strong, black coffee will answer the
purpose. A fine grade of Mocha is
the best, but the use of other kinds
of coffee does not make the service
of the 'cafe brulo' impossible. This,
however, is the manner in which it
must be served, and. upon this point
at least, individual invention must pro
vide no modifications:
"Make the coffee in. a percolator
In a French coffee urn, if you are so
fortunate as to possess one but have
the utensil brought to the table on a
silver tray that is large enough to con
tain a wide-mouthed bowl of goodly
proportions; a flask of brandy, three
dishes, one containing loaf sugar, the
second filled with the spices, and the
third with some tangerine orange peel
that has been cut into tiny pleTes.
t aot w ioaCf oQ ,k - JLia
"-.. M..V UUI 0l, OSii; IIU m OTUtUUU
cream ladle also reposes upon the
tray. If possible, the bowl, as well as
the small dishes and the ladle should
be of silver.
"When this tray of materials has
been placed before the hostess she
first puts as many lumps of sugar as
may be necessary into the bowl. It Is
customary to use one lump of sugar
to each person at the board, although
more may be added if a greater degree
of sweetness is desired. The sugar
Is followed into the bowl by a heap
ing teaspoonful of whole cloves, four
sticks of cinnamon that have been
broken Into somewhat smaller pieces,
and about two teaspoonfuls of orange
peel. Brandy is poured over these in
gredients enough brandy to burn
freely and, after being lighted. It is
permitted to burn itself out, occasion
al stirrings being the only interrup
tion. "It is not until the flames have died
away that the coffee is added, but then
it is poured directly Into the bowl un
til all the coffee has been utilized or
the bowl is full to within a safe dis
tance from the brim. The mixture is
No trip can surpass in pleasure and health a vacation spent ia
the Rockies. Low rates in effect every day to
September 30, 198.
ROUND TRIP TO DENVER
Denver to Yellowstone Park
New Scenic Route
E. Q. BROWN. Agent.
stirred, of course, to complete the
blend, after which the brow, bow
ready for drinking, is transferred to
the regulation after-dinner coffee cups
by means of the ladle.
"And it is good coffee," the epicure
added, as he moistened his lips rem
iniscently. "It is difficult to make you
realise Just how good, ao well, the
best way is to try it."
Blessed is the strip of sattsMn on
the end of a stick to use la greasing
the gem and frying pans.
Blessed is the wing of a fowl, for K
cleans the stove without Injury to the
Blessed is the rice left over from
dinner. It will make good pudding
for the next day by the addition of
one egg. a little milk and sugar. Fla
vor with vanilla or lemon.
Blessed are the odds sad ends sf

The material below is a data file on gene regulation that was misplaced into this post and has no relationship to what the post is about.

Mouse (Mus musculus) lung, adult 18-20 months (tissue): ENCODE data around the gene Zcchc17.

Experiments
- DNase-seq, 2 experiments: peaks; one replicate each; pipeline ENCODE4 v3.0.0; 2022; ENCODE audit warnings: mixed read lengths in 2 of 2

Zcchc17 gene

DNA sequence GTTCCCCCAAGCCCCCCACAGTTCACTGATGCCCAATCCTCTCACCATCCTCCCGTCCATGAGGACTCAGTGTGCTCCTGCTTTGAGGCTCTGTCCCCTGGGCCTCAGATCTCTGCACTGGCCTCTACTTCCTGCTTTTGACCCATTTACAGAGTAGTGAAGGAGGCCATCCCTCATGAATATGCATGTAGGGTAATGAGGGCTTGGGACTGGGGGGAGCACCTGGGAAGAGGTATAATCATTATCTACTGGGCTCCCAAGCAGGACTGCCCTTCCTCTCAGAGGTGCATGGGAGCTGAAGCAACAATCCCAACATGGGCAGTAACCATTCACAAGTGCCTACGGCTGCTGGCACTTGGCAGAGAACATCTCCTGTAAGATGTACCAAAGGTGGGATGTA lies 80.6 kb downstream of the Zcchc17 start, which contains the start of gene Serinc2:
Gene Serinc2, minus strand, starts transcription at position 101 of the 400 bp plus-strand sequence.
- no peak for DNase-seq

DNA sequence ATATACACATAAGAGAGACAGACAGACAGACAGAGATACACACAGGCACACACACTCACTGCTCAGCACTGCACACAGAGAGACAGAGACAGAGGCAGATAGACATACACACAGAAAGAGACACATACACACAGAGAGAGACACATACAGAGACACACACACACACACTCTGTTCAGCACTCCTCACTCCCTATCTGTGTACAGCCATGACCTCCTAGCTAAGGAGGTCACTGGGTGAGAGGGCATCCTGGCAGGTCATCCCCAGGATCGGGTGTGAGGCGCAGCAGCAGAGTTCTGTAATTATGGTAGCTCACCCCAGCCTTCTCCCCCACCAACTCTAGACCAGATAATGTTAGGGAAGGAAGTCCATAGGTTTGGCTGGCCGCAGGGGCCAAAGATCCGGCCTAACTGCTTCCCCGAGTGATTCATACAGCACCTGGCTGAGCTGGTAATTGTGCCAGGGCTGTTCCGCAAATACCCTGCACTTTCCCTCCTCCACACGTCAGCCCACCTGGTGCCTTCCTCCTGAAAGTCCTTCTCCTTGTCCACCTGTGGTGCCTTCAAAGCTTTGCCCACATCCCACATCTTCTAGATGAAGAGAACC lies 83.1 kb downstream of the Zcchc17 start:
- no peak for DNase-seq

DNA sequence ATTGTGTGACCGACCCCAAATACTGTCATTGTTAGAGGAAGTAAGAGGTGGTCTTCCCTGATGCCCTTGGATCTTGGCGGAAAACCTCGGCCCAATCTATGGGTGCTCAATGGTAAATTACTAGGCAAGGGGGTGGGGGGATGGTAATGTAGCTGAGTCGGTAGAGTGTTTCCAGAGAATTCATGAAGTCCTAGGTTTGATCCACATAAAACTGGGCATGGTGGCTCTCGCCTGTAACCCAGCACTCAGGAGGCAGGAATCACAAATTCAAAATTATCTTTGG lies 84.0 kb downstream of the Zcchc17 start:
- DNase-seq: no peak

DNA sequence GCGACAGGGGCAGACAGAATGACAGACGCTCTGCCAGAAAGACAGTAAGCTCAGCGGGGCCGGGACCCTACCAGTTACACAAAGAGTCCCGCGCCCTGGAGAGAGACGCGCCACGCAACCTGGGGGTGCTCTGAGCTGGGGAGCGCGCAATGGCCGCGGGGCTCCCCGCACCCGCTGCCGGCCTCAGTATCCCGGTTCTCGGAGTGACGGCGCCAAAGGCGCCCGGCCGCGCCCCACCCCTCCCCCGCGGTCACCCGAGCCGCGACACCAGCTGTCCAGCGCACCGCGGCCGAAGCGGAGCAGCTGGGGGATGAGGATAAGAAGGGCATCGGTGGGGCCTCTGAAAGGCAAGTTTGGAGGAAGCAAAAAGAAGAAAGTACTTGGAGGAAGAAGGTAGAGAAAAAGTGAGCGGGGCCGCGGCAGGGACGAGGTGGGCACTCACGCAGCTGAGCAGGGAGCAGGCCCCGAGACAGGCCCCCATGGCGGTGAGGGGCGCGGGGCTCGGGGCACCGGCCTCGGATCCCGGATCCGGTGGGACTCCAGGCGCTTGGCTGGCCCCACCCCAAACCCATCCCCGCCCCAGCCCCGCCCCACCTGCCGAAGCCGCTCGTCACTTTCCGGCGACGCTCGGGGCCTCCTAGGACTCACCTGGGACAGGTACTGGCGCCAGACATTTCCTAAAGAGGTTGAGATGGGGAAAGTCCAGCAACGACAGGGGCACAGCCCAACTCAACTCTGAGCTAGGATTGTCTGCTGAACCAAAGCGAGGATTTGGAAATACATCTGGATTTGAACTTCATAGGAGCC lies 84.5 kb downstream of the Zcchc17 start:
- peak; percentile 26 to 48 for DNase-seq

squeezed-out lemons. They are good
for cleaning the ends of the fingers
after peeling fruit, or for removing
Slice thin, potatoes and onions (five
potatoes to one onion). Cut up oao-
half pound salt pork or bacon and doe
pound or beef, mutton or veal. Lino
a baking dish with the slices of pork,
then a layer of meat and potatoes and
onions, well seasoned. On this put a
layer of good bread dough. Agaia at
layer of meat and vegetables, adding
another layer of the crust. Put in
enough water to cover, and let simmer
The newest slogan of the educators
is: "Look out for the adenoids!"
Some of the more radical of our peda
gogues claim that these growths are
accountable for three-fourths of the
so-called backwardness in school chil
dren, and the first thing that a physi-
J c,an s whenf a ?tute,i ?
veloped youngster is brought to aim
for treatment is: "Has the child ever
been examined for adenoids?" These
growth affect primarily the cavity
lying at the back of the nasal pas
sages, directly above the soft palate,
and may make their appearance in
early infancy. The region affected is
the seat of one of the three tonsils, of
which the other two are visible in the
lower throat. These organs, together
with the appendix, are physiological
puzzles, as they are physical super
fluities. The result is that the air passages
through the nose are shut off, the
child resorts to mouth breathing, goes
about all the time with mouth half
open, which imparts a look of general
stupidity, and very frequently really
becomes stupid for the reason that
nature, in an effort to preserve an air
passage through the nose, raises the
hard palate higher and higher, thus
encroaching upon the brain space sad
impairing the mentality of the suf
ferer. Semi-idiocy is often the conse
quence of neglected treatment, and
the general health always suffers.